The Fayetteville Farmer’s Market has once again outgrown itself.
City Council members last month approved a proposal to fully close the downtown square during the Saturday market.
The measure was sponsored by Ward 2 Council Member Matthew Petty, who led a similar proposal that expanded the market in 2013.
The new plan means that Center Street will close between East and Block avenues on Saturdays. It had previously been open to traffic. Vehicles traveling west on Center Street from College Avenue will still be allowed to turn right on East Avenue. The change does not affect the Tuesday and Thursday markets.
Dane Eifling, the city’s bicycle and pedestrian programs coordinator, said as the market continues to draw large crowds, it’s important for the city to provide a safe and enjoyable pedestrian experience for market goers. He said constrained pedestrian space on Center Street forces congestion on the interior of the square, and car traffic volumes create conflicts for drivers as well.
“If you’re a fan of the Farmers’ Market you’ve probably noticed there are a lot of people walking back and forth across Center Street today,” said Petty. “I think it would be wise for us to close that safety gap relatively quickly.”
Aside from increasing safety, Eifling said closing Center Street would open nearly 7,000 square feet of new space and connect with an additional 10,700 square feet of public space including Arvest Plaza and the sidewalks on the north side of the road.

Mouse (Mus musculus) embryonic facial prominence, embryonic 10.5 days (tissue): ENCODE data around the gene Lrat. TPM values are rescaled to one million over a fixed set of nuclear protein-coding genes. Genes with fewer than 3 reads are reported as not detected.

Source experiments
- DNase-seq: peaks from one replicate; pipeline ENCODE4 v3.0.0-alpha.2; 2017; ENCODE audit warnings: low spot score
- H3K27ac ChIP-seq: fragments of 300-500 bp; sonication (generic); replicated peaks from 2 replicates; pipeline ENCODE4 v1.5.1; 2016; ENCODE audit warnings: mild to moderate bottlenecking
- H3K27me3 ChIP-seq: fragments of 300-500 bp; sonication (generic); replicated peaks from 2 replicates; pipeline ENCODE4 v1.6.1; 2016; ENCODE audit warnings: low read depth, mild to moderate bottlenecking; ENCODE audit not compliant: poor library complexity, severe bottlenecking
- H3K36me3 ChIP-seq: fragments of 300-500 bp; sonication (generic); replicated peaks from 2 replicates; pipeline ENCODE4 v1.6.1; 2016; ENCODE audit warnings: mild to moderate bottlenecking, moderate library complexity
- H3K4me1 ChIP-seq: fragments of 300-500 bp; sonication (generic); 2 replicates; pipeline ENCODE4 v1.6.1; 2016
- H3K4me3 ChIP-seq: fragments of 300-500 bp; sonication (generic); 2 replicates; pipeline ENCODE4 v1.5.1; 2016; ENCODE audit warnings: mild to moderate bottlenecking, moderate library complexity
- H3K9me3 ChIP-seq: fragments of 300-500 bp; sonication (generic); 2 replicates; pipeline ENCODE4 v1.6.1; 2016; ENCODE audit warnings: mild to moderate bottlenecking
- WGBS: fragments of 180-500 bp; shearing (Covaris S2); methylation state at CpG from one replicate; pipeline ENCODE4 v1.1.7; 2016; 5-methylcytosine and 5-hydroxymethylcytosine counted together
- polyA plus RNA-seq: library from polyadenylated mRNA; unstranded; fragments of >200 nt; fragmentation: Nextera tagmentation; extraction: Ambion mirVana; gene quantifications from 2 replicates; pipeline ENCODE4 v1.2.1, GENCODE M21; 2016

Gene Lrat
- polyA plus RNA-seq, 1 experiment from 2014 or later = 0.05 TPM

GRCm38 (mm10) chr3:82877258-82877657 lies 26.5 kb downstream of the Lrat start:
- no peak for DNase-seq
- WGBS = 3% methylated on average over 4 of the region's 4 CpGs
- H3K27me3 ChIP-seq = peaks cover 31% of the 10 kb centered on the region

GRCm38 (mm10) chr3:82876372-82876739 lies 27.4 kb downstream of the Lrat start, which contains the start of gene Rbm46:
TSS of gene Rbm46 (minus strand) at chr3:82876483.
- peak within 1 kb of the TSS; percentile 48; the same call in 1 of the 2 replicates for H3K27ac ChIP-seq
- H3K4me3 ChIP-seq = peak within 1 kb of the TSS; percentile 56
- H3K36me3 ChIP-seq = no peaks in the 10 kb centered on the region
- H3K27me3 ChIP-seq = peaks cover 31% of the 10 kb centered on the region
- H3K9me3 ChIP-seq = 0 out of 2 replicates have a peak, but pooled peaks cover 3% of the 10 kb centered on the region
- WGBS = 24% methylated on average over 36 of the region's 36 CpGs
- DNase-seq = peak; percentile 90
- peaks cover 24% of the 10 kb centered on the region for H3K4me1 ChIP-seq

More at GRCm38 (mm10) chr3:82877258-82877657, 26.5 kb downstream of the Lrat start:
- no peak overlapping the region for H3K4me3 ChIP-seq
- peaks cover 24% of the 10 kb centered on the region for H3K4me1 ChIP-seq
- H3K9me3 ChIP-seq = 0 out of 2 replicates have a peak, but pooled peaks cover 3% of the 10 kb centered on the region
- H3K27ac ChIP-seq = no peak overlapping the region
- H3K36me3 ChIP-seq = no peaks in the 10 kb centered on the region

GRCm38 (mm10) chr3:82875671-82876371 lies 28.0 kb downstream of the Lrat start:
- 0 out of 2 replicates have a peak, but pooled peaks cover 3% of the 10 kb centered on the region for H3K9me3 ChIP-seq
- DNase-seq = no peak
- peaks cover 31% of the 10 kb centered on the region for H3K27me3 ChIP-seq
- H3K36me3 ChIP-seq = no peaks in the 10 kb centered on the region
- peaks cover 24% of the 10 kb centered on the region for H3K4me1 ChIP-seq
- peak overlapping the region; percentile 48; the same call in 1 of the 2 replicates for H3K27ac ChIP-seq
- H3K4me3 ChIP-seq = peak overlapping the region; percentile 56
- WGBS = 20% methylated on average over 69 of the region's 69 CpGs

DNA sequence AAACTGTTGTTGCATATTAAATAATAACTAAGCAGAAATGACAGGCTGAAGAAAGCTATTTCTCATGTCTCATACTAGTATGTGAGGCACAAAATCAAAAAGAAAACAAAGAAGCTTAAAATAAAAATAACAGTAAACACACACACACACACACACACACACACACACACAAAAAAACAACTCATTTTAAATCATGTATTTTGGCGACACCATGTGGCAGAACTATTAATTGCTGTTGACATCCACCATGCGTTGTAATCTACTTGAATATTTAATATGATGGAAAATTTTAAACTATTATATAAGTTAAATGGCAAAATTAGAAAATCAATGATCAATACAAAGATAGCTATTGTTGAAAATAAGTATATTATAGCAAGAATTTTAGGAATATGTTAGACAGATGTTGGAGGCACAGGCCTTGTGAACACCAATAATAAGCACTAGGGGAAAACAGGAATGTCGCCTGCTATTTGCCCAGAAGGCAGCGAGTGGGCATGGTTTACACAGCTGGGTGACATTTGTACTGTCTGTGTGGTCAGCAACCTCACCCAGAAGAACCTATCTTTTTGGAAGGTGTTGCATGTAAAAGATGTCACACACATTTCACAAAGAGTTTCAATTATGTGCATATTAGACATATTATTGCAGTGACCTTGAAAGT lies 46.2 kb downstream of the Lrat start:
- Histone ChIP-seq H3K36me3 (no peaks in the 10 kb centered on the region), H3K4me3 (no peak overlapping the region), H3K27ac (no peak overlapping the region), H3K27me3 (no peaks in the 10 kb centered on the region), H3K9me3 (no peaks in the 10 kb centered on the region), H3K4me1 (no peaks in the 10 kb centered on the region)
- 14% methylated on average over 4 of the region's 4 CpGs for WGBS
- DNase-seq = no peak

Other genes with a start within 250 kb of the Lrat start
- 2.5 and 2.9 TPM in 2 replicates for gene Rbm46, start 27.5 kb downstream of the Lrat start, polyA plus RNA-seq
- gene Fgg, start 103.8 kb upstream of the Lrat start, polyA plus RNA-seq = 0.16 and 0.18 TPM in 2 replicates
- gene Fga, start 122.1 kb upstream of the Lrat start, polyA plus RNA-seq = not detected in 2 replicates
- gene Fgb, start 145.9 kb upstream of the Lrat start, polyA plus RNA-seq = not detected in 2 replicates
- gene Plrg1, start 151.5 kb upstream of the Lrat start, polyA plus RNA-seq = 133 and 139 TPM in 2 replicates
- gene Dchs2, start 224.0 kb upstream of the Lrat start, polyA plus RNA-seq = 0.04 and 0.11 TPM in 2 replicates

The extra space could be used for additional vendors, which market officials said would be welcomed considering there is currently a waiting list for members who’d like to set up shop on Saturdays.
The additional room could also be used for more community programming like yoga classes or children’s activities.
The idea was first proposed in September, but was put on hold after some market members expressed reservations.
Chuck Rutherford, board president of the market, said competition between vendors was a sticking point.
The market uses a sales-based point system to determine the order in which vendors can choose their booth locations each year.
Rutherford said the four street corner spaces are always chosen first, but after that, it’s Center Street which fills up before any of the other three streets. He said the shade trees on the north side of the square make for a more pleasant experience for both vendors and market goers, which typically leads to more foot traffic in that area. With the potential for more space on Center Street, some vendors were worried their sales would continue to lack in comparison to those on the north side.
Rutherford said there were similar concerns amongst vendors when Block Street was closed to traffic in 2013. When asked how that expansion eventually played out, he said there are still mixed feelings about the decision.
“You hear from both sides,” he said. “Some vendors say their sales improved, while others say they’ve dropped.”
Rutherford asked the council to hold off on its decision until the full membership could vote on the idea at its mid-November meeting.
After the market vote, Rutherford said the count was in favor of the expansion.
The council then voted unanimously to approve the proposal at its Nov. 19 meeting.
The market ended its season on the square on Nov. 23. It will return in April 2020 with full closure of the square.